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In other words, you are ready to write your proposal. You will need a computer/laptop and a word processor (MS Word) – if you are no good with layouts, then you can download an online business plan template and simply fill in the sections.

See here for different types of free downloadable business plan templates (external source)

4# How to create a marketing plan

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Before you get started on writing about your marketing strategy, you will need a bit of preparation, and to obtain the following:

  • Information on your target
  • A listing of all your services and products.
  • If applicable; data of all your employees.
  • All of your most recent financial reports; operating costs, profit, and loss etc.
  • Thorough understanding of your market; for example, types of customers, distribution channels, geographical boundaries, demographic information and market trends.
  • If applicable; seek your customer relations/sales employees for their opinion on the annual marketing plan.

Current marketing situation

You will need an up to date analysis of your target market.

You need to research the following:

  • Have your products sold well in the past?
  • Describe your target audience; income levels, demographics, population level etc.
  • What size is your industry?
  • Analysis of your competitors.
  • The setup of your distribution and sales.
  • Are you focused on one geographical location?

Hint:

Don’t just look for opportunities, include market risks too – are there any ominous competitive market trends? Is the demographics beneficial or against you? Any trends that can put you out of business?

The quickest way to keep up with your market is by following both industrial and consumer blogs, as well as visiting the most popular forums and websites.

Offline research

Believe it or not, there are still ways to effectively research without the internet (even if it does save a lot of time). You can seek out local business reporters, business publications, associations of manufacturers, and local chambers of commerce publish projections.

6# Goals should be figures and not generalized

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This is where you have to think forward and set your goals – don’t be vague, use precise figures e.g. you want to capture 8% of your market in 2 years. If unsure of your market size, then use dollar figures.

How to set a business goal

If you have past sales figures, then you have the benefit of using this as a template for future forecasts e.g. if over 5 years you have accumulated 80% in gross revenues, then 20% – 25% would be a realistic goal.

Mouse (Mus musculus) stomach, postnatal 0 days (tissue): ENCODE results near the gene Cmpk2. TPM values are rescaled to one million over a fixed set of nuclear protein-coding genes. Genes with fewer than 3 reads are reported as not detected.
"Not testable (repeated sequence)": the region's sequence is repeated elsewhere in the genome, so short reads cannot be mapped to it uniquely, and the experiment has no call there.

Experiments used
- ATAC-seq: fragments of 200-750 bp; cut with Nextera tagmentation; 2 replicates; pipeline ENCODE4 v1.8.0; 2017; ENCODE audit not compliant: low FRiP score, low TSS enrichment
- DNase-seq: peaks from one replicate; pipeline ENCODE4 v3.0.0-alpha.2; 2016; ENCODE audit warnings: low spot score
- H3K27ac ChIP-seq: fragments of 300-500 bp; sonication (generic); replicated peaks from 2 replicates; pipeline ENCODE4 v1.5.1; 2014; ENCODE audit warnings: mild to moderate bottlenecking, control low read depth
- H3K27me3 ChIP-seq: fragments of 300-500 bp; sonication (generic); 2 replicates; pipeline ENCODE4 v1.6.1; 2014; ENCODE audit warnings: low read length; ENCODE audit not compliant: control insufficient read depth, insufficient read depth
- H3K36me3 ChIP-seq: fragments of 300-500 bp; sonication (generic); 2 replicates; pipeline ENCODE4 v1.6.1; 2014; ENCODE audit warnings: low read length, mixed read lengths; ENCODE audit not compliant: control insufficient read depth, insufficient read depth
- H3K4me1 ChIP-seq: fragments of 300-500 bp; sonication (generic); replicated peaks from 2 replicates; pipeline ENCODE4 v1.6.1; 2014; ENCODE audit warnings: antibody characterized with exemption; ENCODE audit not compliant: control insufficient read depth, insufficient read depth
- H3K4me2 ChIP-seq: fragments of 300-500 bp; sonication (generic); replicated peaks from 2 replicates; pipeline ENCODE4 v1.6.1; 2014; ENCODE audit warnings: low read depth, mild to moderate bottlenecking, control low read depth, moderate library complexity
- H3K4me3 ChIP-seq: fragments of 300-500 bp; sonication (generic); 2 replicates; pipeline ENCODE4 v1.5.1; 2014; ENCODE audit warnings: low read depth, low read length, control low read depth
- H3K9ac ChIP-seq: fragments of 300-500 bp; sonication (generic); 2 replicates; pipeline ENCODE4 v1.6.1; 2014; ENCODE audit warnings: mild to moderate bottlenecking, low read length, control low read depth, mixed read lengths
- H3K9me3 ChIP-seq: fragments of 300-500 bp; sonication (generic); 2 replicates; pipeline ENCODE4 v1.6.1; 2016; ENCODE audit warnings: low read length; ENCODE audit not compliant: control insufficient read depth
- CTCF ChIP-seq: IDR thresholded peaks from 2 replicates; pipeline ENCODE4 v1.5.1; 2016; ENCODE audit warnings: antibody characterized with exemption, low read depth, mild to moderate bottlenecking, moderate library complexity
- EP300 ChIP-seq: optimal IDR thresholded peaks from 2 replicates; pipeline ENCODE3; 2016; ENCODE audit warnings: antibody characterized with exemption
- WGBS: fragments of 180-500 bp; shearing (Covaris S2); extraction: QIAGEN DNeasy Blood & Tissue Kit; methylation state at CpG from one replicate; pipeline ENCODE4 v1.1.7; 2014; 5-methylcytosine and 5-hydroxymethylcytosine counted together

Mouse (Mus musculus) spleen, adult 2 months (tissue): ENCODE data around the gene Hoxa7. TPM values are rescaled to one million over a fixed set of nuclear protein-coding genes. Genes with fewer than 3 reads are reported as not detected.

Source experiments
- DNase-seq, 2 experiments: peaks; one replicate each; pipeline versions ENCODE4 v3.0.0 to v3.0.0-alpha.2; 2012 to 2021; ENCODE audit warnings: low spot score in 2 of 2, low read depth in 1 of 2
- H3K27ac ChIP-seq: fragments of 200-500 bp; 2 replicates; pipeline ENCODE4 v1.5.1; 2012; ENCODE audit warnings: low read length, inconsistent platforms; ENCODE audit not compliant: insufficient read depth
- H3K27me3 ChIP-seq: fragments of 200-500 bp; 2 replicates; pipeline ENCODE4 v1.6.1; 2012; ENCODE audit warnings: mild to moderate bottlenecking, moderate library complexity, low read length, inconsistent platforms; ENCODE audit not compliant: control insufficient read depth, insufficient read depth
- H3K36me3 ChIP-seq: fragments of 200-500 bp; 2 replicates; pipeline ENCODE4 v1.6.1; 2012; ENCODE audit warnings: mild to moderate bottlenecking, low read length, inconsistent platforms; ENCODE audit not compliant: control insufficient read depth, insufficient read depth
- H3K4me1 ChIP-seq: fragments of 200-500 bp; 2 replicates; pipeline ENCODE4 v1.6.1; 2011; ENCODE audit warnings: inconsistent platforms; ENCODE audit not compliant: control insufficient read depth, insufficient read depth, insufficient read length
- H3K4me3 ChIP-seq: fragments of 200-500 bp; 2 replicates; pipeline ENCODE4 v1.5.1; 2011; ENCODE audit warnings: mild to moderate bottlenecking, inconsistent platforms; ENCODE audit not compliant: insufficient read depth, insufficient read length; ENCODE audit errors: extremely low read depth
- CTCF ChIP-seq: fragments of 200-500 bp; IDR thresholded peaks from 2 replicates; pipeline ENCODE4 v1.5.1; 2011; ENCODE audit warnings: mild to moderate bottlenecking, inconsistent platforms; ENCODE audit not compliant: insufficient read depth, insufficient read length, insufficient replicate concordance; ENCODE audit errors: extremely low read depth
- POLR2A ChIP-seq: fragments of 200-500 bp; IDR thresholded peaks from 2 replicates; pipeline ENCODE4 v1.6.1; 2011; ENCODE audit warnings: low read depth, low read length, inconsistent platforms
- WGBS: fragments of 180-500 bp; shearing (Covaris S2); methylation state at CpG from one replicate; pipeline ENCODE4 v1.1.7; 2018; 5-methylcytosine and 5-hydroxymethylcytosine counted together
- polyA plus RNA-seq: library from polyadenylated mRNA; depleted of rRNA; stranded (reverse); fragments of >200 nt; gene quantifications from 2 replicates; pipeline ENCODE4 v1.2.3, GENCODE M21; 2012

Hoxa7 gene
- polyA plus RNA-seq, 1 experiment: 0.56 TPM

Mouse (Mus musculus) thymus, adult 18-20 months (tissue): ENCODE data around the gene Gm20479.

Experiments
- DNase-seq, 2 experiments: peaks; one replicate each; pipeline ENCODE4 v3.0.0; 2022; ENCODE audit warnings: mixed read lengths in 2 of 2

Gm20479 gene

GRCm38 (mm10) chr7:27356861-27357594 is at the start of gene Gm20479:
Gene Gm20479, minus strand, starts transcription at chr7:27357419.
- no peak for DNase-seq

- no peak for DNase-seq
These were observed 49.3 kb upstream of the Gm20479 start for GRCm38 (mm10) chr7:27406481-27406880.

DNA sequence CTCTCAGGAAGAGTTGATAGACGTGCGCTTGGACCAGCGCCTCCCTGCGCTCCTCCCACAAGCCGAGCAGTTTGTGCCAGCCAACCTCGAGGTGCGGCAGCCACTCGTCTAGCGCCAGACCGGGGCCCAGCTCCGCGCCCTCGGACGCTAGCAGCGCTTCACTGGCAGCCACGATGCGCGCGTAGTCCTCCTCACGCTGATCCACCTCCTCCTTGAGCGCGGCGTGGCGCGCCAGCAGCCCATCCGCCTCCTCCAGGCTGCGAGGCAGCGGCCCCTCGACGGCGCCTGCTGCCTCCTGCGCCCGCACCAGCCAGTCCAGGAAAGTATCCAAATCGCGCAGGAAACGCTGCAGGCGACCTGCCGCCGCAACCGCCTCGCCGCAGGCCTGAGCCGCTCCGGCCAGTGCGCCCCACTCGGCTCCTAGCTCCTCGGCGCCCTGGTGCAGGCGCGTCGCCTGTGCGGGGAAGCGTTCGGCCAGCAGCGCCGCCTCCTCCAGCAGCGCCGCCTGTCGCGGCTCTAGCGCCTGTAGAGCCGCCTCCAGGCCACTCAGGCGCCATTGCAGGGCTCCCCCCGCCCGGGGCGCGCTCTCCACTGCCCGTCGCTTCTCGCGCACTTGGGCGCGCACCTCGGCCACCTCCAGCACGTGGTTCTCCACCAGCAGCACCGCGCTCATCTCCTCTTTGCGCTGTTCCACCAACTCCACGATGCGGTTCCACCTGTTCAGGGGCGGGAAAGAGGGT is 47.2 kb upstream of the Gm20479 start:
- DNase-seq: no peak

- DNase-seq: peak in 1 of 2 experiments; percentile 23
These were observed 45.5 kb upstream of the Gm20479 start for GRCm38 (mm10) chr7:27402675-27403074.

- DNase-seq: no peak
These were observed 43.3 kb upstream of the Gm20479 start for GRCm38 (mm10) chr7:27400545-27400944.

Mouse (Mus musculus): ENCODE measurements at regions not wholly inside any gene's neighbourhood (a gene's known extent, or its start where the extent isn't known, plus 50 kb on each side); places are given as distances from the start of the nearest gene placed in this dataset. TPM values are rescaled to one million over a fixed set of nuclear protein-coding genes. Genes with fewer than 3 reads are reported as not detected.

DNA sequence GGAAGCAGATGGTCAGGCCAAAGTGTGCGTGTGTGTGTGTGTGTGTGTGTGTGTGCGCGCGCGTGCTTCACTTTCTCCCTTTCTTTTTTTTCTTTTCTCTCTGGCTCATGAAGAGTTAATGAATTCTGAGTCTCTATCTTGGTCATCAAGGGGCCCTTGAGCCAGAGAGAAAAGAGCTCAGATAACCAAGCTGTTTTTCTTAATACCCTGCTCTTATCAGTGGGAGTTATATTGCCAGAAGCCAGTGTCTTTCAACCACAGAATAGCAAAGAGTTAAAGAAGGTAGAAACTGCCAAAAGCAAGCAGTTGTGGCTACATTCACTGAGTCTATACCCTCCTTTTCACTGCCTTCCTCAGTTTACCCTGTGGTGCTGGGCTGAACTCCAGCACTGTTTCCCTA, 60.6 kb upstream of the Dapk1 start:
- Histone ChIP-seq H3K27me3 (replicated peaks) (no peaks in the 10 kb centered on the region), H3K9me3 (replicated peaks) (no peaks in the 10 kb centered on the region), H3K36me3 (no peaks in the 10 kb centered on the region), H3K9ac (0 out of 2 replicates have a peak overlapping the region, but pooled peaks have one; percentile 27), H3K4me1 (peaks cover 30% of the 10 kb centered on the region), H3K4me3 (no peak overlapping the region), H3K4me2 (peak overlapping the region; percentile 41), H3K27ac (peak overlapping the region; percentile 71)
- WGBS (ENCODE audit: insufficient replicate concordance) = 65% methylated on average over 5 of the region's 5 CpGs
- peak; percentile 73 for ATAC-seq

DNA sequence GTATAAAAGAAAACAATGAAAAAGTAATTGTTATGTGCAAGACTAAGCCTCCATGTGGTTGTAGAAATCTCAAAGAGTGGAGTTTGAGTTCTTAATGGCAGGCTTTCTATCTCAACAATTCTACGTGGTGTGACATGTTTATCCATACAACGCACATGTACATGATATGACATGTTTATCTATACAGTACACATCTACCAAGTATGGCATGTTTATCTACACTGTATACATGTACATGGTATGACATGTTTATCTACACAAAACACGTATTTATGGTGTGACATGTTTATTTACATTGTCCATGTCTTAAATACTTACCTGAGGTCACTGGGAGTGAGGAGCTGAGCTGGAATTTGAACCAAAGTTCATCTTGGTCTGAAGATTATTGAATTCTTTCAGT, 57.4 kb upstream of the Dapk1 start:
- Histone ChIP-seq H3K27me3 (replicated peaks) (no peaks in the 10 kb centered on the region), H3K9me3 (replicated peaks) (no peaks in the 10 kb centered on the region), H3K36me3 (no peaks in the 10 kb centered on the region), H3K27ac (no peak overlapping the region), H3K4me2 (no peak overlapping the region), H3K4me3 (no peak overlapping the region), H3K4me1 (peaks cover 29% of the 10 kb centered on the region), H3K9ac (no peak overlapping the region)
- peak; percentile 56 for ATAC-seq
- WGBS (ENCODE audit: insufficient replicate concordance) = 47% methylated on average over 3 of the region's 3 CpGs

If you have no previous sales records, then always start with a low and modest target, until you warm more to your playing field. Also, keep the number of marketing objectives minimum too, as not only can it defeat morale by missing them, it can ruin productivity for you and your staff.

Slow and steady wins the race!

Goals can come in the following categories:

  • Higher sales for a particular product.
  • The introduction of a new product or service to your market.
  • Increase marketing for an existing product.
  • Cross-selling a number of products or services.
  • Higher profitable clients who provide long-term contracts.
  • The business entering new territory.

Conclusion

As you can see, there is a huge amount of data you need, in order to complete a desirable business plan.

The main thing is to be precise with details, knowing the exact realistic figures of what you want to achieve, and making your goals challenging but not unrealistic.

Be prepared to alter your business idea, as the thorough research conducted may show you faults or things you didn’t take into account.

Never let this put you off though, it just means you need a different perspective to your business, which will fill the gap that your competitors left.

<Link to sample Business Plan PDF will be here shortly>

Sources:

https://www.entrepreneur.com/article/247574

https://www.entrepreneur.com/article/228220

http://smallbusiness.chron.com/benefits-business-plan-3245.html

http://articles.bplans.com/the-different-types-of-business-plans/

Published by

npond2013@gmail.com

From the UK, am a business and financial correspondent in providing tips, help, guides and articles.